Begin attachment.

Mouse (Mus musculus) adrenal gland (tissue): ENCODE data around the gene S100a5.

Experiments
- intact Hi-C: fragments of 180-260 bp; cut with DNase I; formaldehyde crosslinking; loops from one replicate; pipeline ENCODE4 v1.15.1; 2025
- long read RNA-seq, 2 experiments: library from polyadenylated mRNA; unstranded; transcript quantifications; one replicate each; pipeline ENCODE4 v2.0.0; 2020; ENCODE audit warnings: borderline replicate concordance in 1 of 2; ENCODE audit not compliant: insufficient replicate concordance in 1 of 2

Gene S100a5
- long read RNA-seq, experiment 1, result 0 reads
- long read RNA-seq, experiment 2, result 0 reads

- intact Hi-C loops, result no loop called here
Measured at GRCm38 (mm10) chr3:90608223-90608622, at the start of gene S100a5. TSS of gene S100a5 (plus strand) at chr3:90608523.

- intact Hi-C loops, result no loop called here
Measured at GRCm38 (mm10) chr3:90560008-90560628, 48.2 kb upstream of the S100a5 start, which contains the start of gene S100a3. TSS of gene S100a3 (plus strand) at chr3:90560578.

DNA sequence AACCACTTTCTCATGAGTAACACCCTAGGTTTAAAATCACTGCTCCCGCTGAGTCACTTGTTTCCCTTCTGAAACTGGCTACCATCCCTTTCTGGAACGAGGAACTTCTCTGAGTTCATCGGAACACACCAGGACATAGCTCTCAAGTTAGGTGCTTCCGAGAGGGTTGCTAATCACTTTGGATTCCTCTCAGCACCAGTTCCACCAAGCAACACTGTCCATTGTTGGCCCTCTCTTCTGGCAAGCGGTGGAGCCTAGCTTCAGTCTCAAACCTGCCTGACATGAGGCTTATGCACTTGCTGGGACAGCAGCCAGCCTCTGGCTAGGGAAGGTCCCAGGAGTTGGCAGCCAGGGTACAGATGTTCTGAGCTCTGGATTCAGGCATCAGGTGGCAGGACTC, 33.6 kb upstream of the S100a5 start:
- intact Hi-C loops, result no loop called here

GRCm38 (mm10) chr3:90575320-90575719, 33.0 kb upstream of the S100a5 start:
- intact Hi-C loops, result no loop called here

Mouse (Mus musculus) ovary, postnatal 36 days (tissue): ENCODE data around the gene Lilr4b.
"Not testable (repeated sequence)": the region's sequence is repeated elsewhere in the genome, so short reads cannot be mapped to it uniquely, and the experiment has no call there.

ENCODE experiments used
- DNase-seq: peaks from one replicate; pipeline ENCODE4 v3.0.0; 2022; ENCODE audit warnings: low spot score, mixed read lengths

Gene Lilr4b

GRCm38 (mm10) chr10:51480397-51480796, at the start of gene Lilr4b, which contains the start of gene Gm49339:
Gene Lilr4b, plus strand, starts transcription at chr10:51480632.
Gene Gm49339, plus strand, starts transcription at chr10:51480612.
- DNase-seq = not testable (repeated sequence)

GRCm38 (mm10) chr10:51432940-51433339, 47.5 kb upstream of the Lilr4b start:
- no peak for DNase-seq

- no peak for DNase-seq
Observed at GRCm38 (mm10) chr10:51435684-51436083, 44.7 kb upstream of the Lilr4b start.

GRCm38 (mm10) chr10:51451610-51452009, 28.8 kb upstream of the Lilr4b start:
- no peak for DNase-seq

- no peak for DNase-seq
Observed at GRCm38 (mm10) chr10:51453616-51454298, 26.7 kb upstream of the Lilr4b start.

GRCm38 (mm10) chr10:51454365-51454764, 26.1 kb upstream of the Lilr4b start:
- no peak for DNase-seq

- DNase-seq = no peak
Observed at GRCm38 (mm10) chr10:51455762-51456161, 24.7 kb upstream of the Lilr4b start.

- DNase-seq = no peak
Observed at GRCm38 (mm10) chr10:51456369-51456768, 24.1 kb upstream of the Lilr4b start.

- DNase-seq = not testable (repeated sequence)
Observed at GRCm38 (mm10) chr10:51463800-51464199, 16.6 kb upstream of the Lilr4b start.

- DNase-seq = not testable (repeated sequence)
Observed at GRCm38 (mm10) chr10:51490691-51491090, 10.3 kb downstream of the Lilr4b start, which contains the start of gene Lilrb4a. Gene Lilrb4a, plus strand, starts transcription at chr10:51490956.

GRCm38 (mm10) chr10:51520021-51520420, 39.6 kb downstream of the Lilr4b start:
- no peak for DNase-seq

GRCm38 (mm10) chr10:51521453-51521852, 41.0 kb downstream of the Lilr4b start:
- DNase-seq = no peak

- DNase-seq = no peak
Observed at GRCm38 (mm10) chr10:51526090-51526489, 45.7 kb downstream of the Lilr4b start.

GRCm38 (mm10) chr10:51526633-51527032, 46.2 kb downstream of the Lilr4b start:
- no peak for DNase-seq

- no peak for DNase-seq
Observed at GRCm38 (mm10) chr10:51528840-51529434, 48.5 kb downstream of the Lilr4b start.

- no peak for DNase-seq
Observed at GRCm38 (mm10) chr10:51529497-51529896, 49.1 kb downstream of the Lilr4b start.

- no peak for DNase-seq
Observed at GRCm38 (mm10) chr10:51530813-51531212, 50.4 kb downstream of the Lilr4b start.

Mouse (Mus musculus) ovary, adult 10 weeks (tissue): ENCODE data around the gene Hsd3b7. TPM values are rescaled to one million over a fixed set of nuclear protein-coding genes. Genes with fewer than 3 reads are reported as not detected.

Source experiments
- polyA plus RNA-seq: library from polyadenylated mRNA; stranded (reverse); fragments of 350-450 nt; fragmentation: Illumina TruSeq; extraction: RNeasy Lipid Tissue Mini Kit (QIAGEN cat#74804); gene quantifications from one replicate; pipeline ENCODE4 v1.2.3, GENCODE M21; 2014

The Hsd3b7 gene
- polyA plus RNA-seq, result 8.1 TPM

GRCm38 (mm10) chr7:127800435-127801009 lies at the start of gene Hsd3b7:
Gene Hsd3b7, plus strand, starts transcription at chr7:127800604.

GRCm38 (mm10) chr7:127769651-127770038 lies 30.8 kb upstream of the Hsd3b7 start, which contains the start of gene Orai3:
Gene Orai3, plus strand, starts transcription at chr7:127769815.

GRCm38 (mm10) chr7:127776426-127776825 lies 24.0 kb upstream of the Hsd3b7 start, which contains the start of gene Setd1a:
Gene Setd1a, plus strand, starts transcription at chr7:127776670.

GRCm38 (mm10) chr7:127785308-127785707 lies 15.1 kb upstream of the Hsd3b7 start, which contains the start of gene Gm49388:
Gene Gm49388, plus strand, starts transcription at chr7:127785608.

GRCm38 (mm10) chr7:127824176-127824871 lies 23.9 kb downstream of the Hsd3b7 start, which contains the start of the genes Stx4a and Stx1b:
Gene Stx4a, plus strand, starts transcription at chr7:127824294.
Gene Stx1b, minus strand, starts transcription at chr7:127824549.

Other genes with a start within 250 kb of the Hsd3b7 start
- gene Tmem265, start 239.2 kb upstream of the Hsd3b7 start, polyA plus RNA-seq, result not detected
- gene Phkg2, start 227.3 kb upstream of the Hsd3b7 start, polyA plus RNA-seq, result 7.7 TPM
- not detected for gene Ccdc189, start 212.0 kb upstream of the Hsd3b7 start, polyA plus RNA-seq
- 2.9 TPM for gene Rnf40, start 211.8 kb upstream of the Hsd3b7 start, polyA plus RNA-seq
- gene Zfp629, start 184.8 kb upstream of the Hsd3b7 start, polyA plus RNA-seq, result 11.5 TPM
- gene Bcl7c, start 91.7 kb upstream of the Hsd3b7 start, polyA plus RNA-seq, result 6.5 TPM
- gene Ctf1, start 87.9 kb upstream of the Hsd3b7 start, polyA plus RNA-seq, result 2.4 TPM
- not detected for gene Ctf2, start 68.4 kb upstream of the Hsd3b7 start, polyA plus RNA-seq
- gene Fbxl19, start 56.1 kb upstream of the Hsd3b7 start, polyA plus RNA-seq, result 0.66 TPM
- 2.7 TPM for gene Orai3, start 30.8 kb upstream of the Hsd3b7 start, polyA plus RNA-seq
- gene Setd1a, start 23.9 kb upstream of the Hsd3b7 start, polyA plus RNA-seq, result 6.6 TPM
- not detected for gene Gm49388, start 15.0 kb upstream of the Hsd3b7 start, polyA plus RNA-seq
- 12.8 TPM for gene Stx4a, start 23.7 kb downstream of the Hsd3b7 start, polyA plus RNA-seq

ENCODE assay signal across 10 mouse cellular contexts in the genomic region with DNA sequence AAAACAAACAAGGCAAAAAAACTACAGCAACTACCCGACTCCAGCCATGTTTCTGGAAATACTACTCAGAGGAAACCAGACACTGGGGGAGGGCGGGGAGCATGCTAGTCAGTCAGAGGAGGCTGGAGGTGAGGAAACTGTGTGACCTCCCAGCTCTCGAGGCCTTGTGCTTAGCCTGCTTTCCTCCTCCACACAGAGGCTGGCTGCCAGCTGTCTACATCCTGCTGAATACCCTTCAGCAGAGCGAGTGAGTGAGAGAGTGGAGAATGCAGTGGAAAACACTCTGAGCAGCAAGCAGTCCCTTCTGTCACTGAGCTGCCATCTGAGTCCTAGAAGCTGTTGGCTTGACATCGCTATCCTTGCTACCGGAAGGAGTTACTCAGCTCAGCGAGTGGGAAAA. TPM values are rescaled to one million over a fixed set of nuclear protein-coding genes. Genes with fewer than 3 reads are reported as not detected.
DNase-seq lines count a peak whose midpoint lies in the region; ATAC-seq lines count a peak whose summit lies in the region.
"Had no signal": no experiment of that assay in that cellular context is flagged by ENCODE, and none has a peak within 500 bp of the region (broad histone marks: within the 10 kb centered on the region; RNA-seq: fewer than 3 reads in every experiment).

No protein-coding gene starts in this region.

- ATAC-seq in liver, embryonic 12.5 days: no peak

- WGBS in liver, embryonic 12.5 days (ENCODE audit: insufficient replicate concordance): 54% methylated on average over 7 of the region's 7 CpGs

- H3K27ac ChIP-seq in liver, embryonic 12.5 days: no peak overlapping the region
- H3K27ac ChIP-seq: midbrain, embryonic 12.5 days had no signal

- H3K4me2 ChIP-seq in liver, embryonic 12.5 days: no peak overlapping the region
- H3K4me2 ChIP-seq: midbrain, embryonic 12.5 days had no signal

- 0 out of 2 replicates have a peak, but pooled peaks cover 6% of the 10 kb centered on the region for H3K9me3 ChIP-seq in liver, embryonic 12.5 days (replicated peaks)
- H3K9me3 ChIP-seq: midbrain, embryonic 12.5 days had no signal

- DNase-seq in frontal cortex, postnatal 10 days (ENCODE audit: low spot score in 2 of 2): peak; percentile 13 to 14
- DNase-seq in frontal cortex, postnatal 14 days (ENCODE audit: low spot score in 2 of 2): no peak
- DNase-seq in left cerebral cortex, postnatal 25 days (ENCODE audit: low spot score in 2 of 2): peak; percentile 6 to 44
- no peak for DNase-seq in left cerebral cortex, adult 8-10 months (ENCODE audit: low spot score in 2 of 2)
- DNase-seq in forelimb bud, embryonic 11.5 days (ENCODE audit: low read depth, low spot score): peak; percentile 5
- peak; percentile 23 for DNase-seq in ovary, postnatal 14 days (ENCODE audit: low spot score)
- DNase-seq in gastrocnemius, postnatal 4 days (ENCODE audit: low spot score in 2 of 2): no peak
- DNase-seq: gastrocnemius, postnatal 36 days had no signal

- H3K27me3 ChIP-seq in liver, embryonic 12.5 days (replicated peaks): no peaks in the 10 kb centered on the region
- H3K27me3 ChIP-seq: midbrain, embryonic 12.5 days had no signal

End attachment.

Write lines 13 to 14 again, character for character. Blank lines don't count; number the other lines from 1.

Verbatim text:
- intact Hi-C loops, result no loop called here

GRCm38 (mm10) chr3:90575320-90575719, 33.0 kb upstream of the S100a5 start: